Archive for the ‘Writing’ Category

“The road to hell is paved with adverbs.”

–quoted by Adam O’Fallon Price in “On Semicolons and the Rules of Writing

“[Chekhov] has put his finger on a problem that often affects writers and just as frequently stands in the way of clarity: the belief that every noun needs an adjective, that every sentence must be elaborate, that every turn of phrase must be lyrical, poetic, and above all original, and that it represents some sort of shameful failure of the imagination to use language in a way that can be readily understood by all.”

–Francine Prose, “It’s Harder Than It Looks to Write Clearly” on Lithub


Occasionally, I shake my head at some of the things I used to do. One of the dumbest was finishing every book I started, no matter how bad. No more. I wasted a lot of time reading crap because of my completion compulsion, and as a result didn’t read a lot of good books I’d otherwise have had time for.

Anymore, the first thing I do is read a book’s opening sentences and then, if those don’t cause me to drop it as if it were leprous, flip to a random page and read a paragraph or two. Of the books that make it past that initial weeding-out process, I finish maybe one out of four. Sometimes I’ll stop reading after a few pages, and sometimes only after I’m halfway or more through a book.

With nonfiction, I’ll put a book down if the writing is sloppy or otherwise bad, if the argumentation is consistently faulty, or if the author obviously did a poor job of research.

With fiction, I’ll stop reading if the writing is bad enough to get in the way of the story, if the writing style irritates me, if there are plot holes big enough to drive an 18-wheeler through, or if there are major implausibilities or absurdities in the premise(s) or events. (I just stopped reading a sci-fi novel because it hinged on NASA managing to build both an interplanetary spaceship big enough for dozens of people and an equally large space station in orbit around Mars — and managing to keep both projects secret. Please. Spare me.)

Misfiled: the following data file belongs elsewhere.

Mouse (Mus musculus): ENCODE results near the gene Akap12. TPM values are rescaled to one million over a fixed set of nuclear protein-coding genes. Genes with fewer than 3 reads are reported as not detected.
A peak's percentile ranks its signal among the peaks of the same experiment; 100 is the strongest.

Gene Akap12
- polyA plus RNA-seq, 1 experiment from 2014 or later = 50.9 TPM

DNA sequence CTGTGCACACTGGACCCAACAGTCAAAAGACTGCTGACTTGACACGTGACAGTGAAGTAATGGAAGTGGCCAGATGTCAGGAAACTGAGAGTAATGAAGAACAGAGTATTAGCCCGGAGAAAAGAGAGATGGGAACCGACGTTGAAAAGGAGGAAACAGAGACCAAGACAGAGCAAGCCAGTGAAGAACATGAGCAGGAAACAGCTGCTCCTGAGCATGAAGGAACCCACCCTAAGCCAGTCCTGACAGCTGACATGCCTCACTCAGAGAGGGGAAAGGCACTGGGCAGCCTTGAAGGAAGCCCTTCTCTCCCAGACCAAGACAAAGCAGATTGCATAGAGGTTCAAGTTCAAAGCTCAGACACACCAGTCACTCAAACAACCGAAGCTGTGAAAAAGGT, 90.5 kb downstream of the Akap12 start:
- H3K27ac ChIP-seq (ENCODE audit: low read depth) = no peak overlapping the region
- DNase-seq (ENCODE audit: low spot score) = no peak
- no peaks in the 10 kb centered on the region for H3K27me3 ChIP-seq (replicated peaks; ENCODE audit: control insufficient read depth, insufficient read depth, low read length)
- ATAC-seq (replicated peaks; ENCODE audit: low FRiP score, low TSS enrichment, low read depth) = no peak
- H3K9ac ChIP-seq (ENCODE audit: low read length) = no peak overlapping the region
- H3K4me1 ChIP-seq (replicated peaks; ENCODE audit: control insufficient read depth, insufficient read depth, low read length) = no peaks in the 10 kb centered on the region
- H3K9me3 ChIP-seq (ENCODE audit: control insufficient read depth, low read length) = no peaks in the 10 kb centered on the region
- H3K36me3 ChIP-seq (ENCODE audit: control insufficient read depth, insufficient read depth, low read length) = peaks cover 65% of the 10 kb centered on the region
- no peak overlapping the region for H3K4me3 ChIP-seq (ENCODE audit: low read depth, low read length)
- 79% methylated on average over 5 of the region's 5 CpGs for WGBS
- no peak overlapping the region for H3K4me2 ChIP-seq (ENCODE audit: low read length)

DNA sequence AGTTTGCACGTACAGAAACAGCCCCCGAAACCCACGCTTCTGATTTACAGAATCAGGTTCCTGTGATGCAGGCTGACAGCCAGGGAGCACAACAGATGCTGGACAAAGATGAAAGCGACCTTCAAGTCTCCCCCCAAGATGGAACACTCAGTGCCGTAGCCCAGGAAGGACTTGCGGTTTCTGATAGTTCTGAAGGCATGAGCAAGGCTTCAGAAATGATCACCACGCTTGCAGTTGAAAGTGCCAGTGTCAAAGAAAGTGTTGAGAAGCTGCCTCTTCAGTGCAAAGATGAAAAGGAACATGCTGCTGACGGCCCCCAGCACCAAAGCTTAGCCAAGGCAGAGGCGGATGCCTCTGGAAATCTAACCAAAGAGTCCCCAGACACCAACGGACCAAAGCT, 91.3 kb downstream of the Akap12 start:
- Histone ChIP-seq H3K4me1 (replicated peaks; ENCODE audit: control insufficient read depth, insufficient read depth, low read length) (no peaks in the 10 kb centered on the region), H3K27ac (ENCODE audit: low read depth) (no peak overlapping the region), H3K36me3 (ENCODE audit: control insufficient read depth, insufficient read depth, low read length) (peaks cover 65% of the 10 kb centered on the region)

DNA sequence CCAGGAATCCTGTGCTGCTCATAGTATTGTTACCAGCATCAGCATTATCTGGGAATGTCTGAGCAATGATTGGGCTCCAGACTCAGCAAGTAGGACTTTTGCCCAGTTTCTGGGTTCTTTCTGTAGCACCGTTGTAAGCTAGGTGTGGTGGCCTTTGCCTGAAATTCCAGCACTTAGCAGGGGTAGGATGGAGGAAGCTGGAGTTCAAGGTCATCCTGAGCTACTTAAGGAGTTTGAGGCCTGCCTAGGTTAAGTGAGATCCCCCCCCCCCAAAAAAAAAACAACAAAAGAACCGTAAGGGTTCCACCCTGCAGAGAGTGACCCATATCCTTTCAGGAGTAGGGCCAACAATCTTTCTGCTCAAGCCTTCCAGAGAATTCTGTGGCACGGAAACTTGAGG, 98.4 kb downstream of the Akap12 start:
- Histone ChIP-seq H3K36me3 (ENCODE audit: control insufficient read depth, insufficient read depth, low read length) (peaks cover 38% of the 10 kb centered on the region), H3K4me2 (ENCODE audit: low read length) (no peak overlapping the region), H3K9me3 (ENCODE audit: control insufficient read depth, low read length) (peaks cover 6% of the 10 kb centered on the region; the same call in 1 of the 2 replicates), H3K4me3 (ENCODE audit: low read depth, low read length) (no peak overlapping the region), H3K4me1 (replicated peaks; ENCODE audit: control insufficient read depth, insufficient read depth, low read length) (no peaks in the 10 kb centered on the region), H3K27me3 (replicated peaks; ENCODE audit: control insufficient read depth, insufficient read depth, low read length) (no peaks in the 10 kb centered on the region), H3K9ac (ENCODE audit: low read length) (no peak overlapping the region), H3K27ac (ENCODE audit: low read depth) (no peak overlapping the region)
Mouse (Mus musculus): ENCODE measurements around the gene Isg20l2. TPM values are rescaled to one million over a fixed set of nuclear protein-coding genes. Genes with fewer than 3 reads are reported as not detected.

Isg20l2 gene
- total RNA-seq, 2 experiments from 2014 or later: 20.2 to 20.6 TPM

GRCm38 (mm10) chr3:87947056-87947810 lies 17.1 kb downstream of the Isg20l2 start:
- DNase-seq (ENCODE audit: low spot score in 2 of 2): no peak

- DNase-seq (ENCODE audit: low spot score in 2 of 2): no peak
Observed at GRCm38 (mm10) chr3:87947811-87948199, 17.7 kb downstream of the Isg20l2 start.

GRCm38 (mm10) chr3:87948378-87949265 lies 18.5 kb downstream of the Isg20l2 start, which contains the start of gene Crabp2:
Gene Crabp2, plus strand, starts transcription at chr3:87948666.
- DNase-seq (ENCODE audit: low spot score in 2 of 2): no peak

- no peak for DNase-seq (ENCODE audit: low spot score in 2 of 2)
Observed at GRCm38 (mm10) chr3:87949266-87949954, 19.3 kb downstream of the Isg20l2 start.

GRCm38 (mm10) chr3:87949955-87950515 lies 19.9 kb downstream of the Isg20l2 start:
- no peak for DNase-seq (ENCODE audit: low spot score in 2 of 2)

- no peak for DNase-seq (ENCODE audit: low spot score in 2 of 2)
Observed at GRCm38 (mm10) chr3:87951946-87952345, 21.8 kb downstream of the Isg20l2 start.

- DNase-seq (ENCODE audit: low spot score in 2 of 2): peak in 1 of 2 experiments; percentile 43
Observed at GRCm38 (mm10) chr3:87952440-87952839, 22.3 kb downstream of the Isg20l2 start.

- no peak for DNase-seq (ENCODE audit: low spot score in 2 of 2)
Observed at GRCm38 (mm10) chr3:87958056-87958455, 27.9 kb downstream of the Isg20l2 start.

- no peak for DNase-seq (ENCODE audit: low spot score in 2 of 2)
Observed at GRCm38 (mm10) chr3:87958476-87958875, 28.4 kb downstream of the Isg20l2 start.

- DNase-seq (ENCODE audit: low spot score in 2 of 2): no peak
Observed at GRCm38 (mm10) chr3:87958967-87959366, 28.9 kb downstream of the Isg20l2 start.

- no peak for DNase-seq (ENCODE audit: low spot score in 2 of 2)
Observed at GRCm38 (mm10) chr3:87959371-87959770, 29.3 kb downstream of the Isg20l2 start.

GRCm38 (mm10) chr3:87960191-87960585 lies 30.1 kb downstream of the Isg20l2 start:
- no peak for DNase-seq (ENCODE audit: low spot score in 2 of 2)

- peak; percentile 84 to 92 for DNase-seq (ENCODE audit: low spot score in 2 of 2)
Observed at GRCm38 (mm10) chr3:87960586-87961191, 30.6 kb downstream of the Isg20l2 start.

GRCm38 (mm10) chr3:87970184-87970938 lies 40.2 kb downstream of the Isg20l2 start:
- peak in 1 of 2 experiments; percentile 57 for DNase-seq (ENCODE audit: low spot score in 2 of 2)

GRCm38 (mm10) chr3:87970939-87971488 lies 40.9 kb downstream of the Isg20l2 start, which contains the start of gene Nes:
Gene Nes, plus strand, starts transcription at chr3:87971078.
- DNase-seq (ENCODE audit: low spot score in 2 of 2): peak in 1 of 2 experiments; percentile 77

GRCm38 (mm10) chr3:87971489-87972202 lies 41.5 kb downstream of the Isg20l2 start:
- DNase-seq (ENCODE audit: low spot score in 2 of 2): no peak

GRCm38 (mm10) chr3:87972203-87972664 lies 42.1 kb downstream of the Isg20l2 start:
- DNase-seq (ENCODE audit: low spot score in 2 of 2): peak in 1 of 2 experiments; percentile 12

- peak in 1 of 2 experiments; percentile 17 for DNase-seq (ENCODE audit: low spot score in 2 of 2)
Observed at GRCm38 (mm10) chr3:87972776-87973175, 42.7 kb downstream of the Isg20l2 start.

If you’re still finishing every book you start, please consider doing yourself a favor by putting down books that aren’t worth your time. If you do that, you’ll probably end up reading a lot more good books.

Several of our authors have web sites. Here are the ones that immediately come to mind:

Over the next few days I’ll contact the other authors who seem like they might have either a site or blog, and will add any that come up. So, if you’re interested, please check back shortly and you’ll probably find additional author sites and blogs.

Note: Tim Boomer, who wrote The Bassist’s Bible, is also a computer pro who wrote the very nice looking Bassist’s Bible web site. He’s currently rewriting the See Sharp Press site, which badly needs the update. I wrote it in html 3 over 15 years ago, and it looks it. It’s not quite in Save Walter White territory, but not that far beyond it. The spiffy looking redesigned site will be up later this summer.

Finally, in non-book-related news, Mick Berry, co-author of The Drummer’s Bible, has a web site up for his one-man show, Keith Moon: The Real Me, which is playing in San Jose through June 24th.


“Books should be about the people you know, that you love and hate, not about the people you study . . .”

Ernest Hemingway’s 9 Best Tips on Writing

Philip Roth

“Beginning a book is unpleasant. I’m entirely uncertain about the character and the predicament, and a character in his predicament is what I have to begin with. Worse than not knowing your subject is not knowing how to treat it, because that’s finally everything. I type out beginnings and they’re awful . . . I need something driving down the center of a book, a magnet to draw everything to it—that’s what I look for during the first months of writing something new. . . . What matters most isn’t there at all. I don’t mean the solutions to problems, I mean the problems themselves. You’re looking, as you begin, for what’s going to resist you. You’re looking for trouble.”

–“Philip Roth, The Art of Fiction No. 84

Ursula Le Guin

“There’s always room for another story. There’s always room for another tune, right? Nobody can write too many tunes. So if you have stories to tell and can tell them competently, then somebody will want to hear it if you tell it well at all. To believe that there is somebody who wants to hear that story is the kind of confidence a writer has to have when they’re in the period of learning their craft and not selling stuff and not really knowing what they’re doing.”

Ursula Le Guin interview with Choire Sicha